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Vancouver mosque hosts Quebec shooting vigil

Last Updated Jan 30, 2017 at 2:20 pm PDT

Trustee Haroon Khan says the Muslim community is shaken following Sunday's attack at a Quebec mosque. (Lasia Kretzel, NEWS 1130 Photo)
Summary

Flowers and messages of support posted at Vancouver mosque after tragedy in Quebec

Local dignitaries expected to attend local vigil

VANCOUVER (NEWS 1130) – A Vancouver Mosque is hosting a vigil Monday evening for the victims of Sunday night’s deadly shooting in Quebec City.

The Al Jamia Masjid at 655 West 8th Avenue will open its doors to the public for the vigil around 5:30 p.m. following evening prayers.

Colourful flowers with messages of support already lean against the shoe racks outside the mosque.

Trustee Haroon Khan says a handful of people gathered at the mosque last night, once the news broke about the shooting.

“We’re very angry, very upset. How could anybody do something so terrible, to come into a place of worship and gun people down while they’re in prayer?” Khan says.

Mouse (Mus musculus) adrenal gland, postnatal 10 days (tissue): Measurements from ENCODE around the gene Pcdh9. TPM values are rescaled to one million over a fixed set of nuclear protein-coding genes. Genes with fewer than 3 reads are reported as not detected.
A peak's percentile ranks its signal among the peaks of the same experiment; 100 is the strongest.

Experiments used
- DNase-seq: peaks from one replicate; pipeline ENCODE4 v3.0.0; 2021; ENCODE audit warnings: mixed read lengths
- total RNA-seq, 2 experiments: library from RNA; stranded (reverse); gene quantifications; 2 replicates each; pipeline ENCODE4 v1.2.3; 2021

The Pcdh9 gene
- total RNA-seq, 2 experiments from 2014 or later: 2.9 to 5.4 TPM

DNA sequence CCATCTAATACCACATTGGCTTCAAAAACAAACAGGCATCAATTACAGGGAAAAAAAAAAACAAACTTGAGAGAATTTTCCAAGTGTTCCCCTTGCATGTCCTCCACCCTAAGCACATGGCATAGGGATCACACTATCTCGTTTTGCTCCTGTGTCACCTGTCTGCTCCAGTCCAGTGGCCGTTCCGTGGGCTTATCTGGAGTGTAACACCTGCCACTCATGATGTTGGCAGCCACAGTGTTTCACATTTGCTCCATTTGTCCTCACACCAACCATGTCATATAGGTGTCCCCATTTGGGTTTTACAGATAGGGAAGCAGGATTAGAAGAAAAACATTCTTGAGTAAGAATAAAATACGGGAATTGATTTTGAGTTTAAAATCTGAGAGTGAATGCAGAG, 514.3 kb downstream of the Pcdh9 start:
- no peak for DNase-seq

“You want to hit something, you want to express some outrage but in the end what can you do? You pray. You come back to the mosque and you pray.”

Mayor Gregor Robertson and Vancouver Police Chief Adam Palmer are expected to attend, Khan says.

The BC Muslim Association is celebrating their 50th anniversary and an interfaith forum will take place on Wednesday from 6 p.m. to 8:45 p.m. at the Columbia Bible College at 2940 Clearbrook Road in light of the shooting.

Khan praised Vancouver’s multicultural atmosphere and ability for the various faiths to come together in times of tragedy.

“When there are problems, we will hold interfaith meetings to discuss these matters and create some kind of movement towards getting together as human beings,” he says.

On Saturday there is also a national world Islamophobia awareness day, and Khan says they will host another event at 5:30 p.m.

“If you slay a person, it’s as if you’ve slain all of humanity, but if you save somebody, it’s as if you’ve saved all of humanity,” Khan says. “This is what we hope for. Let’s save each other.”